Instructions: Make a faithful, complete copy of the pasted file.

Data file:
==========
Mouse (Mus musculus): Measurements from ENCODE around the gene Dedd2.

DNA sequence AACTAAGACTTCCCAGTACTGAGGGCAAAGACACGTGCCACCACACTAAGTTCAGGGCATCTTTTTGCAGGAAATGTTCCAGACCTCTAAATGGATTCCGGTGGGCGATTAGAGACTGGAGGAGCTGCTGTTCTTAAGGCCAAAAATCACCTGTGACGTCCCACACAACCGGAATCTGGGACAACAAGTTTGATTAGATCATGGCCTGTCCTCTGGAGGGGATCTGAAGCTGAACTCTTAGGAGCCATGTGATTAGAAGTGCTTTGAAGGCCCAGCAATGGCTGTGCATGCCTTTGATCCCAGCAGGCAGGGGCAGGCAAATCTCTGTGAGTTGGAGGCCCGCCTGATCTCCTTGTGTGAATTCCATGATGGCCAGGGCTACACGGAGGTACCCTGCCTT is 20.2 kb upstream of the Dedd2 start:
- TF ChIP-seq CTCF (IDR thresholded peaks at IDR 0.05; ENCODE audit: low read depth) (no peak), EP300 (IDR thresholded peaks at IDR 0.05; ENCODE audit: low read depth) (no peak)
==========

Mouse (Mus musculus): Measurements from ENCODE around the gene Dedd2.

DNA sequence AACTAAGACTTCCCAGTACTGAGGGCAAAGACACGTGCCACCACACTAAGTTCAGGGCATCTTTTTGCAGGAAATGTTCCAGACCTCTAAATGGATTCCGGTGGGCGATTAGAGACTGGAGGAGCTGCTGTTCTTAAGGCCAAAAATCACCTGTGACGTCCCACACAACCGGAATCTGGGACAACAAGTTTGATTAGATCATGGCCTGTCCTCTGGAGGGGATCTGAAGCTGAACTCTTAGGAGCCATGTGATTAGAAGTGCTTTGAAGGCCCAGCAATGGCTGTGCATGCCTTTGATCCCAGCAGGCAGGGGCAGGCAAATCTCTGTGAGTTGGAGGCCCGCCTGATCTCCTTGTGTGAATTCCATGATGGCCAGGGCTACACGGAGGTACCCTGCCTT is 20.2 kb upstream of the Dedd2 start:
- TF ChIP-seq CTCF (IDR thresholded peaks at IDR 0.05; ENCODE audit: low read depth) (no peak), EP300 (IDR thresholded peaks at IDR 0.05; ENCODE audit: low read depth) (no peak)